For years, stress has been linked to numerous health issues. High blood pressure and migraines, for instance, may be signs that we've got way too much on our plates. But did you know that one of the first places stress shows up is on your skin? The skin is our largest organ. Like many people, you might think of it as a barrier to keep negative influences out and what's positive in. But the skin is also a busy immune organ with direct and indirect connections to the brain.
The science of stress
Whenever we feel anxious or overwhelmed, the hypothalamus signals the pituitary gland, which sends a chemical message to the adrenal glands. The adrenals then produce cortisol—a major stress hormone. This pathway is called the hypothalamic-pituitary-adrenal axis, and news travels through it in seconds. Once cortisol is pumped into our system, it communicates with all of our organs and causes inflammation as a reaction to stress. Inflammation produces oxidants that damage a cell. Short-term inflammation helps fight off disease, but chronic inflammation severely harms the body and is linked to a wide variety of diseases, such as diabetes, arthritis and asthma. What does that mean to the skin? When a pore is inflamed, it becomes thick and swollen and is more likely to become clogged. When collagen becomes inflamed, the matrix breaks down and results in a wrinkle. Acne, wrinkles, dryness and itchiness appear with inflammation—they're telltale indicators of what's really going on inside.
The emotional effect
All too often, we try to blame external influences—chocolate, dust, even the weather—for the state of our skin. But the real cause of a so-called "bad skin day" is often emotional. You go to the office or supermarket and run into a friend who asks what's going on as soon as she sees you. A stomach ache is internal, but a blemish you can't hide. That's the thing about the skin: You have to deal not only with how you feel but also with how others react to you. The flip side is that once your skin starts to mend, people notice immediately and tell you that you look great.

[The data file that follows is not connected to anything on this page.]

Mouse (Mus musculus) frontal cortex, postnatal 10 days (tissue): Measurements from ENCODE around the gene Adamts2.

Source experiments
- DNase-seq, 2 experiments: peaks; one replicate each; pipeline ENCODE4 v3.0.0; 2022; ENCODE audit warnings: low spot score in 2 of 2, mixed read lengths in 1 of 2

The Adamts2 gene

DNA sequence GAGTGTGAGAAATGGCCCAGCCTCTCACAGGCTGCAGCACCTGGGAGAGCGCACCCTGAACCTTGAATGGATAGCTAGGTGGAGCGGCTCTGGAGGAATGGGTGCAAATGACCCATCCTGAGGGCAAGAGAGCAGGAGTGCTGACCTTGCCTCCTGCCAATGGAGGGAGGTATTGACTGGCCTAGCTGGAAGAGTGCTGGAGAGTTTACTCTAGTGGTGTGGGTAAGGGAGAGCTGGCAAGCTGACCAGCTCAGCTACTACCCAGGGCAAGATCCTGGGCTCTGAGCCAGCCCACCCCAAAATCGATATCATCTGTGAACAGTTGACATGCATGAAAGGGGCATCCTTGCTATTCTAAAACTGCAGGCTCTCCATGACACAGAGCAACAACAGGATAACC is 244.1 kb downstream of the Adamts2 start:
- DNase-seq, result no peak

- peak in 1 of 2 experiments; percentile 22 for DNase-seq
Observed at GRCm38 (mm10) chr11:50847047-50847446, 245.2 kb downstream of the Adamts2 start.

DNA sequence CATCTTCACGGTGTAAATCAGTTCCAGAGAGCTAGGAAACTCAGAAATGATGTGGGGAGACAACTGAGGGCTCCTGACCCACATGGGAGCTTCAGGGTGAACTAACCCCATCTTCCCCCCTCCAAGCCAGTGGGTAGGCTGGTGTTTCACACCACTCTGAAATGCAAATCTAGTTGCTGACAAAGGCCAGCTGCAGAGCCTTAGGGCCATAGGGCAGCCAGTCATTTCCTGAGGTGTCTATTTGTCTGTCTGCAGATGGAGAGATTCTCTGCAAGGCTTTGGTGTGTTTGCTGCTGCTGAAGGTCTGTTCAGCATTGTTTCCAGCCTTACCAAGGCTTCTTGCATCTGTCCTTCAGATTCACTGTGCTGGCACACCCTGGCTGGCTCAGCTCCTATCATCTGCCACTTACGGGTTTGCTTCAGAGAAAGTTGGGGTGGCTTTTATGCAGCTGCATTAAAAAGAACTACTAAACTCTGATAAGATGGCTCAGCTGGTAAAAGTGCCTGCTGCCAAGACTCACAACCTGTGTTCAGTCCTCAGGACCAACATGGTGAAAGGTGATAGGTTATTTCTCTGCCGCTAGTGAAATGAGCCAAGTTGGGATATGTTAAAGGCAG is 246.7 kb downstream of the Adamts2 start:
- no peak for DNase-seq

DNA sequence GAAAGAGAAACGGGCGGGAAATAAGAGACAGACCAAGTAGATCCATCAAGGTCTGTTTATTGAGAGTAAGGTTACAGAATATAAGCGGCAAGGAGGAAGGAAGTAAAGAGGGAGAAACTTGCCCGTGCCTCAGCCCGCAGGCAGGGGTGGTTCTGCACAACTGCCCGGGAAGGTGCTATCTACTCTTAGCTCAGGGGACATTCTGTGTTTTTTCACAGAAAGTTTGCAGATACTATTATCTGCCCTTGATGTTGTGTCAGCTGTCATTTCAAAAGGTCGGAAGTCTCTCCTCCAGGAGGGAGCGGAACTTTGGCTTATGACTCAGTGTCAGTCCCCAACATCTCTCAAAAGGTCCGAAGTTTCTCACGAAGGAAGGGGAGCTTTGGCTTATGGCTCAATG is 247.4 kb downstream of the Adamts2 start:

Is the cure in a bottle?
Today, anti-aging treatments are flying off the shelves of pharmacies as well as high-end department stores. Women are buying these products at ever younger ages—a sign that you're never too young to worry about the aging effects of stress. Even teenagers are reporting soaring stress levels—and it's showing up on their skin. A recent study found that teen acne flare-ups become 23 percent worse around exam time. This rise in breakouts isn't due to excess sebum—the oil that clogs pores and causes acne. The culprit is inflammation.
How to handle stress
Our healthy habits are often the first thing to go when we get stressed. We may skip the gym, smoke, eat junk food, forgo our skin-care routines and withdraw from our family and friends. Learning to take control of the things that are truly under our control—and, believe it or not, many stressors fall into this category—is a great help. Preparing for times of stress and giving ourselves a break is the first step toward managing it. Start by working on the small issues first—it will have a positive impact on your brain and help decrease stress hormones.
- Find an ally—a friend, relative, therapist or member of the clergy—and talk about what is going on in your life rather than isolating yourself.
- Go against the grain. You may feel like skipping a workout or eating junk food, but doing what you can to counter these impulses pays off in the end.
- Exercise. Walking for as little as 15 minutes a day helps raise your level of endorphins, the mood-boosting chemicals in your brain.
- Zone out to help you "zone in" later. Find a healthy way to relax. It could be massage, yoga or meditation—anything that has a quieting effect.
- Sleep! Sleep is anti-inflammatory, a time of healing when cortisol levels are at their lowest. Getting enough will keep your best coping skills at hand.
- Throw out your magnifying mirror—it only encourages you to critique and pick at your skin. The body and mind are more connected than we realize. The good news is that we have the capability to lessen stress by taking small steps each day. Try a few simple lifestyle changes, and your face will show the results sooner than you'd imagine.
Solutions for stressed-out skin
Here are three treatments that can help undo the damaging effects of life's daily grind:
- Moisturizer lessens the dryness and itchiness brought on by stress. Look for one that is fragrance-free and "non-comedogenic" (so it won't clog pores and cause breakouts).
- Retinol, a derivative of vitamin A, sloughs away dead skin cells and helps thicken the skin. It targets acne, age spots and wrinkles, and is now found in many drugstore products.
- Glycolic acid/salicylic acid pads gently exfoliate and also have an anti-inflammatory effect—thanks to the salicylic acid—that calms your skin, especially if you're having a breakout.
For more from PARADE's special issue on Women's Health, click here.
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